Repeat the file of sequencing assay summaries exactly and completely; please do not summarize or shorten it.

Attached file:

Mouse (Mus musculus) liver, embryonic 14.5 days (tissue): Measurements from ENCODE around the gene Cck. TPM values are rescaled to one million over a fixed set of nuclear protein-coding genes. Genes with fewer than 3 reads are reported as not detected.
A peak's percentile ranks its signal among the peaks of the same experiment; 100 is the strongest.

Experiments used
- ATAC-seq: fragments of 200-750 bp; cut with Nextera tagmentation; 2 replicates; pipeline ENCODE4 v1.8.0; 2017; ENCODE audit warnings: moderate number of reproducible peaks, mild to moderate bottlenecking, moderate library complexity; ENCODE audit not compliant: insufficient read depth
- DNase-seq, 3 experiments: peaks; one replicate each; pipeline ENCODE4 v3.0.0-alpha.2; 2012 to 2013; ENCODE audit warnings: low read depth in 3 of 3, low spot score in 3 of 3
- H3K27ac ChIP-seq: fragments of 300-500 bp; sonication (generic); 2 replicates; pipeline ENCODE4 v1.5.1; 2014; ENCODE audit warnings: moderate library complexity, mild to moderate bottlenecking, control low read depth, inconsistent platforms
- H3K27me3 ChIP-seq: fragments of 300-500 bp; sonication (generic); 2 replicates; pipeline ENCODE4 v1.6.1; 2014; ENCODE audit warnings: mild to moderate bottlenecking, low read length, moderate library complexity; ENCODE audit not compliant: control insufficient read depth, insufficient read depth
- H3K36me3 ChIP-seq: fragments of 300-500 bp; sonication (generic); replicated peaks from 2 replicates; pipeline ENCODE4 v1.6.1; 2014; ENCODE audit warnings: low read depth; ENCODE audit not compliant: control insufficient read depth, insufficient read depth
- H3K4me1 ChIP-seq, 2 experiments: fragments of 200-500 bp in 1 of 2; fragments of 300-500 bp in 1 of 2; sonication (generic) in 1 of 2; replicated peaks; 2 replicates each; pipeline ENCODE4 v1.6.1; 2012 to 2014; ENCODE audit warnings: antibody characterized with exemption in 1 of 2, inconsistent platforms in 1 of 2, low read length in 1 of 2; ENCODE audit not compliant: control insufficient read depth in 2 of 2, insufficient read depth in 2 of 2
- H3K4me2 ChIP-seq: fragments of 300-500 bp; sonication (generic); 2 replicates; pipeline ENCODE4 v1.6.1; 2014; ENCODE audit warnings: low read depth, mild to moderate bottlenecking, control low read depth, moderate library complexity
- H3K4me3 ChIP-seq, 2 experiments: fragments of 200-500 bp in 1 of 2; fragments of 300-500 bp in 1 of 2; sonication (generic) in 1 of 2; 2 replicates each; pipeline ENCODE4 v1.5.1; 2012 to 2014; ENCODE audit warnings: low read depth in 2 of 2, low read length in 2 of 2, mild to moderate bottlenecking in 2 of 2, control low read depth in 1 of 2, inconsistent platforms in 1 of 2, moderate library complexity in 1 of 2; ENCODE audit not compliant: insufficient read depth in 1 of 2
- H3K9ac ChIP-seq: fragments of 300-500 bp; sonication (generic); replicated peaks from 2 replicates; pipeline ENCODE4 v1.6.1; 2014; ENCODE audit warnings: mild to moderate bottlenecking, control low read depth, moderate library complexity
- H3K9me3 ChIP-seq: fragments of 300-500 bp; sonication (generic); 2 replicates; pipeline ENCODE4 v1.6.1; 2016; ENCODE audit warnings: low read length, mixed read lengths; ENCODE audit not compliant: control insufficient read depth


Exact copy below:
Mouse (Mus musculus) liver, embryonic 14.5 days (tissue): Measurements from ENCODE around the gene Cck. TPM values are rescaled to one million over a fixed set of nuclear protein-coding genes. Genes with fewer than 3 reads are reported as not detected.
A peak's percentile ranks its signal among the peaks of the same experiment; 100 is the strongest.

Experiments used
- ATAC-seq: fragments of 200-750 bp; cut with Nextera tagmentation; 2 replicates; pipeline ENCODE4 v1.8.0; 2017; ENCODE audit warnings: moderate number of reproducible peaks, mild to moderate bottlenecking, moderate library complexity; ENCODE audit not compliant: insufficient read depth
- DNase-seq, 3 experiments: peaks; one replicate each; pipeline ENCODE4 v3.0.0-alpha.2; 2012 to 2013; ENCODE audit warnings: low read depth in 3 of 3, low spot score in 3 of 3
- H3K27ac ChIP-seq: fragments of 300-500 bp; sonication (generic); 2 replicates; pipeline ENCODE4 v1.5.1; 2014; ENCODE audit warnings: moderate library complexity, mild to moderate bottlenecking, control low read depth, inconsistent platforms
- H3K27me3 ChIP-seq: fragments of 300-500 bp; sonication (generic); 2 replicates; pipeline ENCODE4 v1.6.1; 2014; ENCODE audit warnings: mild to moderate bottlenecking, low read length, moderate library complexity; ENCODE audit not compliant: control insufficient read depth, insufficient read depth
- H3K36me3 ChIP-seq: fragments of 300-500 bp; sonication (generic); replicated peaks from 2 replicates; pipeline ENCODE4 v1.6.1; 2014; ENCODE audit warnings: low read depth; ENCODE audit not compliant: control insufficient read depth, insufficient read depth
- H3K4me1 ChIP-seq, 2 experiments: fragments of 200-500 bp in 1 of 2; fragments of 300-500 bp in 1 of 2; sonication (generic) in 1 of 2; replicated peaks; 2 replicates each; pipeline ENCODE4 v1.6.1; 2012 to 2014; ENCODE audit warnings: antibody characterized with exemption in 1 of 2, inconsistent platforms in 1 of 2, low read length in 1 of 2; ENCODE audit not compliant: control insufficient read depth in 2 of 2, insufficient read depth in 2 of 2
- H3K4me2 ChIP-seq: fragments of 300-500 bp; sonication (generic); 2 replicates; pipeline ENCODE4 v1.6.1; 2014; ENCODE audit warnings: low read depth, mild to moderate bottlenecking, control low read depth, moderate library complexity
- H3K4me3 ChIP-seq, 2 experiments: fragments of 200-500 bp in 1 of 2; fragments of 300-500 bp in 1 of 2; sonication (generic) in 1 of 2; 2 replicates each; pipeline ENCODE4 v1.5.1; 2012 to 2014; ENCODE audit warnings: low read depth in 2 of 2, low read length in 2 of 2, mild to moderate bottlenecking in 2 of 2, control low read depth in 1 of 2, inconsistent platforms in 1 of 2, moderate library complexity in 1 of 2; ENCODE audit not compliant: insufficient read depth in 1 of 2
- H3K9ac ChIP-seq: fragments of 300-500 bp; sonication (generic); replicated peaks from 2 replicates; pipeline ENCODE4 v1.6.1; 2014; ENCODE audit warnings: mild to moderate bottlenecking, control low read depth, moderate library complexity
- H3K9me3 ChIP-seq: fragments of 300-500 bp; sonication (generic); 2 replicates; pipeline ENCODE4 v1.6.1; 2016; ENCODE audit warnings: low read length, mixed read lengths; ENCODE audit not compliant: control insufficient read depth